OBAMA: And they propose turning Medicare into a voucher program, which will shift more costs to seniors and eventually end the program as we know it.
With people overly obsessed with tiny differences in tax rates these days, it is important to point out that out of pocket health care costs will be higher not only for seniors, but also for those in private insurance plans, if we follow Romney’s policies.Obama should be able to increase his share of votes from seniors as he explains what the Republicans plan to do to Medicare and Social Security.
Obama brought up the lack of a meaningful mechanism to reduce the deficit under Romney’s policies and the failure of Congress to act on his economic plan:
I see a future where we pay down our deficit in a way that is balanced — not by placing the entire burden on the middle class and the poor, but by cutting out programs we can’t afford and asking the wealthiest Americans to contribute their fair share.
That’s my vision for America: education, energy, innovation, infrastructure, and a tax code focused on American job creation and balanced deficit reduction.
OBAMA: This is the vision behind the jobs plan I sent Congress back in September, a bill filled with bipartisan ideas that, according to independent economists, would create up to 1 million additional jobs if passed today.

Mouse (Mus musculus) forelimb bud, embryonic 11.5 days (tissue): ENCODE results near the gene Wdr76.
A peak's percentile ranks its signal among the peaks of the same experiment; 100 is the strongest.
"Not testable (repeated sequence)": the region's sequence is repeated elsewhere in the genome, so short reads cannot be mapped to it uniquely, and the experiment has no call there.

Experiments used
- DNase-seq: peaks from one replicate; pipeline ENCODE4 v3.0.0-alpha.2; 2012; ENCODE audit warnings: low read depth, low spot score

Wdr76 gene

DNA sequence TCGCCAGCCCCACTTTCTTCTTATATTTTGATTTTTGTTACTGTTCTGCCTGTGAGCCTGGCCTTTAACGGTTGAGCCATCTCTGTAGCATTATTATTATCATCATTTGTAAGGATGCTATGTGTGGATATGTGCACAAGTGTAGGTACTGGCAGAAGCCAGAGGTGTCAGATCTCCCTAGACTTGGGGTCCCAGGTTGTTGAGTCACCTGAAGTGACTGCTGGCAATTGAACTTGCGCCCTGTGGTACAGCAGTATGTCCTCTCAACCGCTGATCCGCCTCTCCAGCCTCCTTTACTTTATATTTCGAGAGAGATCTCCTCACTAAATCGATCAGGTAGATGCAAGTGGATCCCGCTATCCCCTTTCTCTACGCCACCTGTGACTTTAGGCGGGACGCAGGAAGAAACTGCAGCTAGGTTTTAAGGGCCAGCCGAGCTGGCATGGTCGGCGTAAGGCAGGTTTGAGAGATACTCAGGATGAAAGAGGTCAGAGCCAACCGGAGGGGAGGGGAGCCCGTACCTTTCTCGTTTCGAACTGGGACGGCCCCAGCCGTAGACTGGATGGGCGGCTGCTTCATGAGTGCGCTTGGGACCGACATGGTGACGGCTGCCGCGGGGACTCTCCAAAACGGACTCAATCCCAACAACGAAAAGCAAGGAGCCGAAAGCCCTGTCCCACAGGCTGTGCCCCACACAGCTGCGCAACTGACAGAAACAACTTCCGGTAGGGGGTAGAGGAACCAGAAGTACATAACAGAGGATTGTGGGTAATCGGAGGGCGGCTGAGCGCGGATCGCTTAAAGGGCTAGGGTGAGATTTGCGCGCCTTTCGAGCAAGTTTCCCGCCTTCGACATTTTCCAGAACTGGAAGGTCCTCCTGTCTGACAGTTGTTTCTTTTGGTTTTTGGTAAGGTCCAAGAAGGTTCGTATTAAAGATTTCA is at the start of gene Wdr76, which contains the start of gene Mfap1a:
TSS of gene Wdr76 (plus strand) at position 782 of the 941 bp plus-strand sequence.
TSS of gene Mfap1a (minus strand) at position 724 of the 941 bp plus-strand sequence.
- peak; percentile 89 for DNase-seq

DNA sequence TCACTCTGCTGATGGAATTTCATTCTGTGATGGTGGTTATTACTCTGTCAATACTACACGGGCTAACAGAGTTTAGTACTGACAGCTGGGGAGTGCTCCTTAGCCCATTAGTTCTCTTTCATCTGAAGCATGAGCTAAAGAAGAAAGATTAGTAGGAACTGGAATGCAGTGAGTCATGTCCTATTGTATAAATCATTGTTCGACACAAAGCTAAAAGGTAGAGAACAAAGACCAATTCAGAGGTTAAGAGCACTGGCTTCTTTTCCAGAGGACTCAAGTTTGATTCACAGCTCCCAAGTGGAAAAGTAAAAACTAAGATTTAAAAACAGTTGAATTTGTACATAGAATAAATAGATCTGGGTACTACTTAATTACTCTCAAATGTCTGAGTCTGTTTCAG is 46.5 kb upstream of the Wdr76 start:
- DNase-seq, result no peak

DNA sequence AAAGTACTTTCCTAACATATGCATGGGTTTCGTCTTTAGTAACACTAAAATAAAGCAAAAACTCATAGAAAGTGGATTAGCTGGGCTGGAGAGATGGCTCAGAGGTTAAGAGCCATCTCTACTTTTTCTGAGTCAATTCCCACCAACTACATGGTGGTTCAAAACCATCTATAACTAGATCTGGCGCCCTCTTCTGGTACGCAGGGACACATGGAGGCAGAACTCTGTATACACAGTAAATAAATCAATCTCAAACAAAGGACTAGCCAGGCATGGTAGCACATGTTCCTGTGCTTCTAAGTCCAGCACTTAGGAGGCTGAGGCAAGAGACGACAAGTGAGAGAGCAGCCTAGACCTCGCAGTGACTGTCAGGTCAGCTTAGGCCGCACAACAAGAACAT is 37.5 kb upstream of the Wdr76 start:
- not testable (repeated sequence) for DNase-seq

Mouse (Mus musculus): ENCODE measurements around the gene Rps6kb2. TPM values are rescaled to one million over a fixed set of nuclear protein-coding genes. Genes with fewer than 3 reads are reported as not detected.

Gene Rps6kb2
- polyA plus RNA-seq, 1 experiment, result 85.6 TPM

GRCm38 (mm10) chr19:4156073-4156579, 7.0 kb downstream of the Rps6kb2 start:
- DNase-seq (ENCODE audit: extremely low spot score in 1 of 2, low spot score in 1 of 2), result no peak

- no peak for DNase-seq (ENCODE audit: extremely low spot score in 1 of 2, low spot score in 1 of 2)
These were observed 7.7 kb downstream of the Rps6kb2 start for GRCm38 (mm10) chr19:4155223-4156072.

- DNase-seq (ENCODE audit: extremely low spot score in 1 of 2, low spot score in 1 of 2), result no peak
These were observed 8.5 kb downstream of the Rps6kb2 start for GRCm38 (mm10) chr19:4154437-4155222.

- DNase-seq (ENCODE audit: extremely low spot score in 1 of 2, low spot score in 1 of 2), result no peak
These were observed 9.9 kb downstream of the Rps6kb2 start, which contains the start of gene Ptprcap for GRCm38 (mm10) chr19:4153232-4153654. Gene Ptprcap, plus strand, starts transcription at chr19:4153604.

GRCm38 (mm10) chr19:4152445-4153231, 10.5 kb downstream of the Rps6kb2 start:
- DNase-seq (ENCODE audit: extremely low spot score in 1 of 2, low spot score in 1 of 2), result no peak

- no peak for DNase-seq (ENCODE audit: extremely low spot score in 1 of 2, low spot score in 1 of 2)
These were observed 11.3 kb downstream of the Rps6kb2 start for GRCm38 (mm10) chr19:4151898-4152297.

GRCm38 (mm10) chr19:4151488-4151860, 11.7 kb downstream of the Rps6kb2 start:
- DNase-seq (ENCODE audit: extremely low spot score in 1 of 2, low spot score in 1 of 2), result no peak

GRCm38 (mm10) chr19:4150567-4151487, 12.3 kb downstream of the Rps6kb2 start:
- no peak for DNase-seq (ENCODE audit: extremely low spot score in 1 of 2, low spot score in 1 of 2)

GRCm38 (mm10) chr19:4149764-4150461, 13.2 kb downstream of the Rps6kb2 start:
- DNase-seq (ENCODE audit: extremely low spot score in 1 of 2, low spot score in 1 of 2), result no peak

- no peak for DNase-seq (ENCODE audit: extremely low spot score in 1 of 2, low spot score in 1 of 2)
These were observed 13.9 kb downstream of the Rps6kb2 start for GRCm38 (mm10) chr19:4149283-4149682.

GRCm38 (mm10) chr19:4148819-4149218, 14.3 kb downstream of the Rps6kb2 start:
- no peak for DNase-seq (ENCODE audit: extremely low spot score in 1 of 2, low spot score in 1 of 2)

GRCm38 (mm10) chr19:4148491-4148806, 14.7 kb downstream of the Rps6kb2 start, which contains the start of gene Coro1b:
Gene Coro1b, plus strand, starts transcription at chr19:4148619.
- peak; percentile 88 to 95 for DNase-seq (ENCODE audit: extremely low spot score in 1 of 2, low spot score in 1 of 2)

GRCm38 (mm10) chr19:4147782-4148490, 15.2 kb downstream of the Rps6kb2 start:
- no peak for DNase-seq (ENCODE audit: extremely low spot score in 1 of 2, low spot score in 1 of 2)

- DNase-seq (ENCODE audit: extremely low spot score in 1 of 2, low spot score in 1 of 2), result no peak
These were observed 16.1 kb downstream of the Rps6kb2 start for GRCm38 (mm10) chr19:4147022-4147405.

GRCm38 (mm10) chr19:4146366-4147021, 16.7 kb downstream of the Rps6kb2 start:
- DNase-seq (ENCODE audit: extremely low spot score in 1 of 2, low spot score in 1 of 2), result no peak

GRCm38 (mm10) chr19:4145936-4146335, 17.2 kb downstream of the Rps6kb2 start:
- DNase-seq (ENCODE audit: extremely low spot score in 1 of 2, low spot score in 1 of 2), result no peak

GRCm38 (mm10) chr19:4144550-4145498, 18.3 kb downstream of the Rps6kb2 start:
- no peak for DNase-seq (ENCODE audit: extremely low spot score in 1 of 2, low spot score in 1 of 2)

This is the vision behind the deficit plan I sent to Congress back in September, a detailed proposal that would reduce our deficit by $4 trillion through shared sacrifice and shared responsibility.
This is the vision I intend to pursue in my second term as president because I believe…
… because — because I believe if we do these things — if we do these things more companies will start here and stay here and hire here, and more Americans will be able to find jobs that support a middle class lifestyle.
Understand, despite what you hear from my opponent, this has never been a vision about how government creates jobs or has the answers to all our problems.
Over the last three years I’ve cut taxes for the typical working family by $3,600.
I’ve cut taxes for small businesses 18 times.
I have approved fewer regulations in the first three years of my presidency than my Republican predecessor did in his.
OBAMA: And I’m implementing over 500 reforms to fix regulations that were costing folks too much for no reason.